Congenital heart defect indicator: SS-antibodies test
Babies born to mothers with autoimmune problems and SSA antibodies are at risk for congenital complete heart block (slow heart rate).
Why is my baby at risk for a slow heart rate?
When SSA antibodies pass from the mother to the baby in the womb they can inflame the baby’s heart muscle.
- This is most common between 18 and 24 weeks, but can happen at any point during pregnancy
- Only 3 to 5% of babies born to mothers with these antibodies develop a slow heart rate
- It is not known why some babies do develop a slow heart rate and others do not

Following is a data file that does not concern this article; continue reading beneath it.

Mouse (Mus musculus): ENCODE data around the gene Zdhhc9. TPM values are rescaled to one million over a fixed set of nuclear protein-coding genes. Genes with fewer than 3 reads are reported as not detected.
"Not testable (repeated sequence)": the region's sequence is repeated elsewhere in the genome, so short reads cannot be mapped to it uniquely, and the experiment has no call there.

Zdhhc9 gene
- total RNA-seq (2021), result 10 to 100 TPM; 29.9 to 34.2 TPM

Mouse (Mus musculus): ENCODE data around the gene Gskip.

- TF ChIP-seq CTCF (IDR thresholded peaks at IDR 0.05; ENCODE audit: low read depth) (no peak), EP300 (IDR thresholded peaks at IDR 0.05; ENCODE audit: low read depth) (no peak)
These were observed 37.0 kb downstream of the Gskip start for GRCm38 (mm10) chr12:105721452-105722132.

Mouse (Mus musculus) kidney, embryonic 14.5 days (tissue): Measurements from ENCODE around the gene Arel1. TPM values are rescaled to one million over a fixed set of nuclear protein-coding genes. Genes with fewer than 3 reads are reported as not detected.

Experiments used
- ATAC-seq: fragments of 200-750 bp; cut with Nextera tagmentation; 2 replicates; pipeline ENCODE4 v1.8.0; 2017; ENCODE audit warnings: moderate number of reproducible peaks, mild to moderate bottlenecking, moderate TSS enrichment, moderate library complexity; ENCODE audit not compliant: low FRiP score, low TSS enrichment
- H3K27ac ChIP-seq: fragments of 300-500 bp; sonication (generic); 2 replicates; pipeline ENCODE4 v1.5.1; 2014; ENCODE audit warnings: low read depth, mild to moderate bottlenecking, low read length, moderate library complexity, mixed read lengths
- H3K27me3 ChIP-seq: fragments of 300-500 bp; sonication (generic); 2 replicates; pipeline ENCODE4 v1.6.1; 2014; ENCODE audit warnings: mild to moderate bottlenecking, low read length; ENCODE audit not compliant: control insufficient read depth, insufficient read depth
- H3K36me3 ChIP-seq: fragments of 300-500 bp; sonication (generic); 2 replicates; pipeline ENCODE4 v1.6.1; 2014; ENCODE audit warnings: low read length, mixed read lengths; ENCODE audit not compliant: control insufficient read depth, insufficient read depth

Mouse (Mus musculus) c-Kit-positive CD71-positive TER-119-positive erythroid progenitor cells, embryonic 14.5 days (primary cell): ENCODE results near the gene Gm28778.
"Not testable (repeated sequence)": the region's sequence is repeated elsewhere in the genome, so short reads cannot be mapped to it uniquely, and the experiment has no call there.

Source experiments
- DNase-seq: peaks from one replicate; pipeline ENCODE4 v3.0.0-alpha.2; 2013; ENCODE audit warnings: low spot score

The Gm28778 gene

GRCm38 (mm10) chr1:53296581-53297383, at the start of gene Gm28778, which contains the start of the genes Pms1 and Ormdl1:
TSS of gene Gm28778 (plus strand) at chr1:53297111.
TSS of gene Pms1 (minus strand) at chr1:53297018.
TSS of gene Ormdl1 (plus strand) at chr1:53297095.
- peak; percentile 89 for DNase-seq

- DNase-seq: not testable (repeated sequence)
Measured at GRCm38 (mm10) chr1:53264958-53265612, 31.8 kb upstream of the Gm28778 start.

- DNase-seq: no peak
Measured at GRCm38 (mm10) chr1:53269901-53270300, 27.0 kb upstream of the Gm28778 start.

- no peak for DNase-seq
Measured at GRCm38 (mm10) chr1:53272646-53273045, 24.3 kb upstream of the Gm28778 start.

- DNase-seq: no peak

What can SSAs do to my baby's heart?
SSAs can lead to:
- Leaky heart valves
- Poor heart function, or
- Slow heart rate
The risk of having a baby with a slow heart rate due to SSA antibodies is higher if the mother has any of the following:
- Low thyroid
- SSB antibodies
- A prior child with slow heart rate (15-20% likely to happen again with future children)
- High level of SSA antibodies (>100U/ml)
Some studies show that the use of a drug called Plaquenil may protect the baby’s heart while in the mother. The reason for this is unknown.
Mothers with SSA antibodies should have the baby’s heart checked while pregnant. A test called an echocardiogram is taken when the mother is 18,20,22,24, and 32 weeks along in her pregnancy. This test is not harmful to the baby.